, Volume 55, Issue 2, pp 313–326 | Cite as

Daily feeding rhythm in proboscis monkeys: a preliminary comparison with other non-human primates

  • Ikki MatsudaEmail author
  • Yoshihiro Akiyama
  • Augustine Tuuga
  • Henry Bernard
  • Marcus Clauss
Original Article


In non-human primates, the daily feeding rhythm, i.e., temporal fluctuation in feeding activity across the day, has been described but has rarely received much analytical interpretation, though it may play a crucial part in understanding the adaptive significance of primate foraging strategies. This study is the first to describe the detailed daily feeding rhythm in proboscis monkeys (Nasalis larvatus) based on data collected from both riverbank and inland habitats. From May 2005 to May 2006, data on feeding behavior in a group of proboscis monkeys consisting of an alpha-male, six adult females and immatures was collected via continuous focal animal sampling technique in a forest along the Menanggul River, Sabah, Malaysia. In both the male and females, the highest peak of feeding activity was in the late afternoon at 15:00–17:00, i.e., shortly before sleeping. The differences in the feeding rhythm among the seasons appeared to reflect the time spent eating fruit and/or the availability of fruit; clearer feeding peaks were detected when the monkeys spent a relevant amount of time eating fruit, but no clear peak was detected when fruit eating was less frequent. The daily feeding rhythm was not strongly influenced by daily temperature fluctuations. When comparing the daily feeding rhythm of proboscis monkeys to that of other primates, one of the most common temporal patterns detected across primates was a feeding peak in the late afternoon, although it was impossible to demonstrate this statistically because of methodological differences among studies.


Colobines Folivory Nasalis larvatus Activity patterns Feeding behavior Foraging strategy Foraging itinerary 



We thank the Economic Planning Unit of the Malaysian Government, the Sabah Wildlife Department, the Sabah Forestry Department, the Kinabatangan Orangutan Conservation Project and our research assistants for support. The Economy Planning Unit of Malaysia permitted our study. I. Matsuda truly appreciates Y. Matsuda for supporting his field work. Advice and support has been generously supplied by S. Higashi, K. Watanabe, J. Yamagiwa, T. Furuichi, G. Hanya, H. Takemoto, Y. Tsuji, A. MacIntosh, C. C. Grueter, C. Tan, P. J. Fashing, and R. Boonratana. This study was partly financed by HOPE and Human Evolution Project of KUPRI and JSPS Grant-in-Aid for Challenging Exploratory Research (24657170) to I. Matsuda and for Strategic Young Researcher Overseas Visits Program for Accelerating Brain Circulation, to KUPRI. The study includes data collected and analyzed using protocols approved by the Economic Planning Unit, Prime Minister’s Department, Putrajaya, Malaysia and the Sabah Wildlife Department, Sabah, Malaysia, and such protocols adhere to the legal requirements of Malaysia.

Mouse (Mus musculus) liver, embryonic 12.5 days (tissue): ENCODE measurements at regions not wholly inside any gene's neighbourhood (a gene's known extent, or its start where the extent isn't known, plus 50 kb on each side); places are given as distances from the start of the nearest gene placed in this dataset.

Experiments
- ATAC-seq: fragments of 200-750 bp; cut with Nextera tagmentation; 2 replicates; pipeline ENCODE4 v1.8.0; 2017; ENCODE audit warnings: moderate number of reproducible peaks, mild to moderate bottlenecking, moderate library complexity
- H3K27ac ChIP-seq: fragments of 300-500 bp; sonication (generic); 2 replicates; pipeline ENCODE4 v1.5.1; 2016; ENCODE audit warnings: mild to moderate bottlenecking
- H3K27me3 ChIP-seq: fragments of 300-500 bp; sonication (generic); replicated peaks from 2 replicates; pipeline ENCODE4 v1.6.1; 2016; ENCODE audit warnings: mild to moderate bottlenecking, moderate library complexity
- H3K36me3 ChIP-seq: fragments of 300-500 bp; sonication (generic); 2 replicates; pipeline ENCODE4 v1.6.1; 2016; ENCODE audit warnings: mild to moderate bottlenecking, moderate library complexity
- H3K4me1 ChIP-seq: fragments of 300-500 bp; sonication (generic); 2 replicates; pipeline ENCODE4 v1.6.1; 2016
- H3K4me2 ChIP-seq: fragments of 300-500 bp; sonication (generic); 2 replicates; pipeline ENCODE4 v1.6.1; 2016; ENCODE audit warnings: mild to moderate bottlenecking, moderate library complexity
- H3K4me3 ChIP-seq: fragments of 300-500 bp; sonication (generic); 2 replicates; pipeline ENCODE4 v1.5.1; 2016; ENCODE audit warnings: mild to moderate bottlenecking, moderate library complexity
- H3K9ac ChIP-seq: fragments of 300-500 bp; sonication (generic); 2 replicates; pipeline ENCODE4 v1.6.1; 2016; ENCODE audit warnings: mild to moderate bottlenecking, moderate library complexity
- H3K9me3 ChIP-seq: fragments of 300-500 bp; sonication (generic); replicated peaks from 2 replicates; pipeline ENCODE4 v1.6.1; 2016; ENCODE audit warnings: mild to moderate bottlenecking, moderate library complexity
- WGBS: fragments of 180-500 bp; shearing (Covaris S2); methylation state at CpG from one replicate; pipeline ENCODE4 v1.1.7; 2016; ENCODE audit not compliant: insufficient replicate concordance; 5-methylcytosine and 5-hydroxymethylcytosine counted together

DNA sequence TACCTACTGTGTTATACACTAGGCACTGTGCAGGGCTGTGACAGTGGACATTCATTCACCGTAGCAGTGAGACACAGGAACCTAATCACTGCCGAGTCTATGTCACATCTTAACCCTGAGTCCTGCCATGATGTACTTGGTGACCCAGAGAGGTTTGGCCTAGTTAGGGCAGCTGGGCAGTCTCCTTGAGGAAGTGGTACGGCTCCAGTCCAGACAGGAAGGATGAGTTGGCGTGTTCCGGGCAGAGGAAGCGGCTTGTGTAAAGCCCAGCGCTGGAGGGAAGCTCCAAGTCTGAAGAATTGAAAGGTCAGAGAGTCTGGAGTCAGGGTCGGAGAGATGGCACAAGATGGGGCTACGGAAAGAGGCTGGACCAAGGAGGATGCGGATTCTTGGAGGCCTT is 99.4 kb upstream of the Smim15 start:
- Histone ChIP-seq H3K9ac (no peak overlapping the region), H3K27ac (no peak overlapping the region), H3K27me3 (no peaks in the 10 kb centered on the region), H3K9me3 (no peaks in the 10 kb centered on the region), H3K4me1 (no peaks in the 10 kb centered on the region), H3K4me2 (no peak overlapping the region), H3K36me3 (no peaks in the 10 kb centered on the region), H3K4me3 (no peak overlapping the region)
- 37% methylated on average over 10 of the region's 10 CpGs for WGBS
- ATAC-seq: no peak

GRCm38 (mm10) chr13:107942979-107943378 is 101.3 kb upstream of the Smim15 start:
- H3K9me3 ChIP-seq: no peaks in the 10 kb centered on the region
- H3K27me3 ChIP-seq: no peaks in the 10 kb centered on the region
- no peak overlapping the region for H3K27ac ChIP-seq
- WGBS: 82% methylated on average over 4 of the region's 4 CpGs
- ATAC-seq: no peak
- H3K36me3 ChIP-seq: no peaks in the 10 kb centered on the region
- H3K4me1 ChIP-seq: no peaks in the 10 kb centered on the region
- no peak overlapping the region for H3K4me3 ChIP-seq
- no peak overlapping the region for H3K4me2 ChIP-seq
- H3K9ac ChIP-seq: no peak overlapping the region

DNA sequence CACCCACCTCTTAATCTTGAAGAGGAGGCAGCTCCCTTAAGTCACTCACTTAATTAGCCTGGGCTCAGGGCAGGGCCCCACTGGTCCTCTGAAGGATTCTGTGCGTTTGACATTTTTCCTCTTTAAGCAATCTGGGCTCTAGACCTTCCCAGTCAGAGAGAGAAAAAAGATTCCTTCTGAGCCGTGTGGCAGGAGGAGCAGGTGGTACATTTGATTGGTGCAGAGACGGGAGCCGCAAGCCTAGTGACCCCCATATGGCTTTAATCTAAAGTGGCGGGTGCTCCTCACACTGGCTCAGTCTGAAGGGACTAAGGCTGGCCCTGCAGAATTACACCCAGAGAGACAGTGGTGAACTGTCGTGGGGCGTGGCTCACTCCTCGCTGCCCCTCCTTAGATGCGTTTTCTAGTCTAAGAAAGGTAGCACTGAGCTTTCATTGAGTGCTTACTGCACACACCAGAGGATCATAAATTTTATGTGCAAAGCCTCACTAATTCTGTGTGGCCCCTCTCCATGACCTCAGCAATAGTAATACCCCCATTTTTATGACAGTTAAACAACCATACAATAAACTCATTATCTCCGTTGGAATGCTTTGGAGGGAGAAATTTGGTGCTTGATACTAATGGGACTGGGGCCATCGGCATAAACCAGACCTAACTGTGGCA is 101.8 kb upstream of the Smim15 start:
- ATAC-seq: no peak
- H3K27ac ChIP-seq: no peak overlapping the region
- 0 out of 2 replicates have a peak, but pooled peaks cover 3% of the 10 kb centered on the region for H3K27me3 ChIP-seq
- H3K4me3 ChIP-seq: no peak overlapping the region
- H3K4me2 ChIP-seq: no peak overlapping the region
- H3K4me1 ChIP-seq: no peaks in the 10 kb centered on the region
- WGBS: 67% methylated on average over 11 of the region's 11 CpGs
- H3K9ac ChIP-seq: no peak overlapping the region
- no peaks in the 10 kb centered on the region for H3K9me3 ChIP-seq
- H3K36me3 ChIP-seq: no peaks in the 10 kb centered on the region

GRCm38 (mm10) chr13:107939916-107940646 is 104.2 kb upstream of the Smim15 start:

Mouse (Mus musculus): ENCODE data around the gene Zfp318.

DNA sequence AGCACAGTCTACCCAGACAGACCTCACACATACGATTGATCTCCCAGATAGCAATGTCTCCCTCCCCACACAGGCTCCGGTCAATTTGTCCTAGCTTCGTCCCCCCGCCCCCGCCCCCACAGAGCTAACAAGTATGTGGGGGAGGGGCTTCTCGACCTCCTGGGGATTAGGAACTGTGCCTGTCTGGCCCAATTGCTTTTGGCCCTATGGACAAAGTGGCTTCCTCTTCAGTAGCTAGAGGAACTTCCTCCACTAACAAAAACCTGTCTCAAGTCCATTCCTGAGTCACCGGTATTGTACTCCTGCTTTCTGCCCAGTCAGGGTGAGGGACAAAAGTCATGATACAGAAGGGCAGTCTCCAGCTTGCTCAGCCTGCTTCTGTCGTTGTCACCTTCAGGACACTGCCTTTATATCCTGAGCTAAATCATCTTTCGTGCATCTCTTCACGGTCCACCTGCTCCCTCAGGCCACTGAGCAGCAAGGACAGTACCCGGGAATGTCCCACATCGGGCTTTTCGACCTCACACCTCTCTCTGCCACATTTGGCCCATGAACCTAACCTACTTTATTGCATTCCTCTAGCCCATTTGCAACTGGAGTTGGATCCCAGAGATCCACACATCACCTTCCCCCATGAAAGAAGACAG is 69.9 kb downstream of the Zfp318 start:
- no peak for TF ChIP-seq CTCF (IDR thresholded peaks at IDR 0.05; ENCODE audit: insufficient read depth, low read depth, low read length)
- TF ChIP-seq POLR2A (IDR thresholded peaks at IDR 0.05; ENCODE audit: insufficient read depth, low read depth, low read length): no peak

Supplementary material

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Supplementary material 1 (PDF 42 kb)
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Supplementary material 2 (PDF 106 kb)


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Copyright information

© Japan Monkey Centre and Springer Japan 2014

Authors and Affiliations

  • Ikki Matsuda
    • 1
    Email author
  • Yoshihiro Akiyama
    • 2
  • Augustine Tuuga
    • 3
  • Henry Bernard
    • 4
  • Marcus Clauss
    • 5
  1. 1.Primate Research InstituteKyoto UniversityInuyamaJapan
  2. 2.Environmental Research and Management CenterHiroshima UniversityHigashi-hiroshimaJapan
  3. 3.Sabah Wildlife DepartmentKota KinabaluMalaysia
  4. 4.Institute for Tropical Biology and ConservationUniversiti Malaysia SabahKota KinabaluMalaysia
  5. 5.Clinic for Zoo Animals, Exotic Pets and Wildlife, Vetsuisse FacultyUniversity of ZurichZurichSwitzerland

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